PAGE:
This is where ssh-copy-id comes in. You will have to enter the password to log in to the remote box, of course, because you do not (yet!) have SSH key-based login enabled.

If this is the first time that you have connected to remotebox, SSH will also say that "The authenticity of host 'remotebox (192.168.1.92)' can't be established". This is because the two machines share the machine-level SSH public keys, so that you can tell, on subsequent connections, that it is the same machine that you connected to before (not a substitute, aka "man-in-the-middle", trying to steal your authentication tokens). Assuming you have reason to trust that remotebox is the machine you think it is, it is safe to say yes here.

Note: By default, ssh-copy-id will copy the most recent $HOME/.ssh/id*.pub file to the remote box, and add it to the $HOME/.ssh/authorized_keys file there. That is normally what you want. However, you can specify a different keyfile to copy with the -i switch: ssh-copy-id -i ~/.ssh/jenkins_id_rsa.pub remotebox.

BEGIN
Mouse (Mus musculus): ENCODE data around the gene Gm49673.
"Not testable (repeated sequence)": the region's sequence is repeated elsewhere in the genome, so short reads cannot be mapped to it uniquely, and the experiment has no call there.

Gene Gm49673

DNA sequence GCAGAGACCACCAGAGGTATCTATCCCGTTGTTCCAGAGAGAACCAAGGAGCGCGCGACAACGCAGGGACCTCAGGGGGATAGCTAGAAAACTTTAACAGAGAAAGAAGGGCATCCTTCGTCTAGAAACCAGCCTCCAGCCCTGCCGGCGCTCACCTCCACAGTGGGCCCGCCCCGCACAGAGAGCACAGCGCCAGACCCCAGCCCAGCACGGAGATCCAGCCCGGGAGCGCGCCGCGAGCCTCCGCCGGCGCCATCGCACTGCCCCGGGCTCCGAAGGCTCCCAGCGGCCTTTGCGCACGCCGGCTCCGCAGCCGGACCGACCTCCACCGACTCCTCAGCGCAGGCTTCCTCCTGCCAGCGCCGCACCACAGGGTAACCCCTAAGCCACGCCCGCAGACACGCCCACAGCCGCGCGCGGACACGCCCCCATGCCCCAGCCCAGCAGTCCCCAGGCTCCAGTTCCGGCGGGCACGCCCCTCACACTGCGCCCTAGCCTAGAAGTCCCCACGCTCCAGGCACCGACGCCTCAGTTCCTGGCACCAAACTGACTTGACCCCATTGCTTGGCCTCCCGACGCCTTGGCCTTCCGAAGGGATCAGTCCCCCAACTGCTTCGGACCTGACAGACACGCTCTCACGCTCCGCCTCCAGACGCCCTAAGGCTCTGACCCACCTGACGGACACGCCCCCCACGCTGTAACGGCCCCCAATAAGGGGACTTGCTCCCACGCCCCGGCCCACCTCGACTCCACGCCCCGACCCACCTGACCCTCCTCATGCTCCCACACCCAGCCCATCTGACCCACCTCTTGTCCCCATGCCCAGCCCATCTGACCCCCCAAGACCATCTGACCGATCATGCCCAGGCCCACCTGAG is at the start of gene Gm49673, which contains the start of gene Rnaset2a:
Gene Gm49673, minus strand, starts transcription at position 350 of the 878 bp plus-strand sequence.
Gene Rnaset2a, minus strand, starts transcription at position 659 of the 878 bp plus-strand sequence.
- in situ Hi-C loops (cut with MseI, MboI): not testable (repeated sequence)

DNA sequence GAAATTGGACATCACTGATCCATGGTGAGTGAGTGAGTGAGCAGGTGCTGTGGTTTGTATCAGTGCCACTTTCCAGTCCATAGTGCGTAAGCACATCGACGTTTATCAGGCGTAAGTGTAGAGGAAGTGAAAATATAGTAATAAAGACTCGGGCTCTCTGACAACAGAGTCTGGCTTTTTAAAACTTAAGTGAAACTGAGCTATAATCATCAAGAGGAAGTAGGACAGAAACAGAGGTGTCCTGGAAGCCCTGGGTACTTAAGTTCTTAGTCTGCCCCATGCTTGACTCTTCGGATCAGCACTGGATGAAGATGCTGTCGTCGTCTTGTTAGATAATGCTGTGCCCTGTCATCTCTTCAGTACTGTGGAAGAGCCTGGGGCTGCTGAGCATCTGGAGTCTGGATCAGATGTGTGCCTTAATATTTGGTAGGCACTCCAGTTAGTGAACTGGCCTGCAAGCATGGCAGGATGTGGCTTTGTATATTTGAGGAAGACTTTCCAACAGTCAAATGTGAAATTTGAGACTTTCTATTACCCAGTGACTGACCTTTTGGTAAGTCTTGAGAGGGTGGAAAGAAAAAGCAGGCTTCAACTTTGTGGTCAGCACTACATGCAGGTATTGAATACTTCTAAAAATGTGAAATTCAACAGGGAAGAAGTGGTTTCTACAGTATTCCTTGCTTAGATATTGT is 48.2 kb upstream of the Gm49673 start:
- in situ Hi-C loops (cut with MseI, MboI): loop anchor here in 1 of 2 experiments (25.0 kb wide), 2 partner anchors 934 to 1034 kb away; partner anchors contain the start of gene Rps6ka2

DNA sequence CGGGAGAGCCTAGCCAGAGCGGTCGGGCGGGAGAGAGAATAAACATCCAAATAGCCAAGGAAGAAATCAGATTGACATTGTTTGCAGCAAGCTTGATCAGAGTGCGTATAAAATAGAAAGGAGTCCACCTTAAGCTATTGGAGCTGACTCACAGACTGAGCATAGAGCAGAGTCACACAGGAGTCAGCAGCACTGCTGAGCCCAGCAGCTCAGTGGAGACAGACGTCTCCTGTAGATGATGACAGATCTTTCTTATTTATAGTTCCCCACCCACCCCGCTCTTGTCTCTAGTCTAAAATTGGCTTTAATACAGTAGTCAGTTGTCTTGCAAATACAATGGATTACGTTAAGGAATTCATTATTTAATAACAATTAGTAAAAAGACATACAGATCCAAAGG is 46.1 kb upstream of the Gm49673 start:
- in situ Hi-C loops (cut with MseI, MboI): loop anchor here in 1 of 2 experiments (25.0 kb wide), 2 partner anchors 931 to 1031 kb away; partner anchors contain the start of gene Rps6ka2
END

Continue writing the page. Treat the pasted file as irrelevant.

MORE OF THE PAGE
Because security is at the heart of SSH, this ssh-copy-id tool finally asks you to confirm that it has done what you expected, and not - for example - added some other guy's keys to remotebox so that they can log in to it, too.

[steve@localbox ~]$ ssh-copy-id remotebox
The authenticity of host 'remotebox (192.168.1.92)' can't be established.
RSA key fingerprint is fe:31:ac:69:33:0e:5b:05:24:9e:f4:05:b3:41:71:9f.
Are you sure you want to continue connecting (yes/no)? yes
Warning: Permanently added 'remotebox,192.168.1.92' (RSA) to the list of known hosts.
steve@remotebox's password: remotebox-password
Now try logging into the machine, with "ssh 'remotebox'", and check in:

  .ssh/authorized_keys

to make sure we haven't added extra keys that you weren't expecting.

[steve@localbox ~]$

Step 3: Test it

Now, you should be able to simply "ssh remotebox" and log in without a password. However, you will still be prompted to enter the passphrase of the SSH key, if you gave it a passphrase when you created the keypair with ssh-keygen in Step 1:

steve@localbox$ ssh remotebox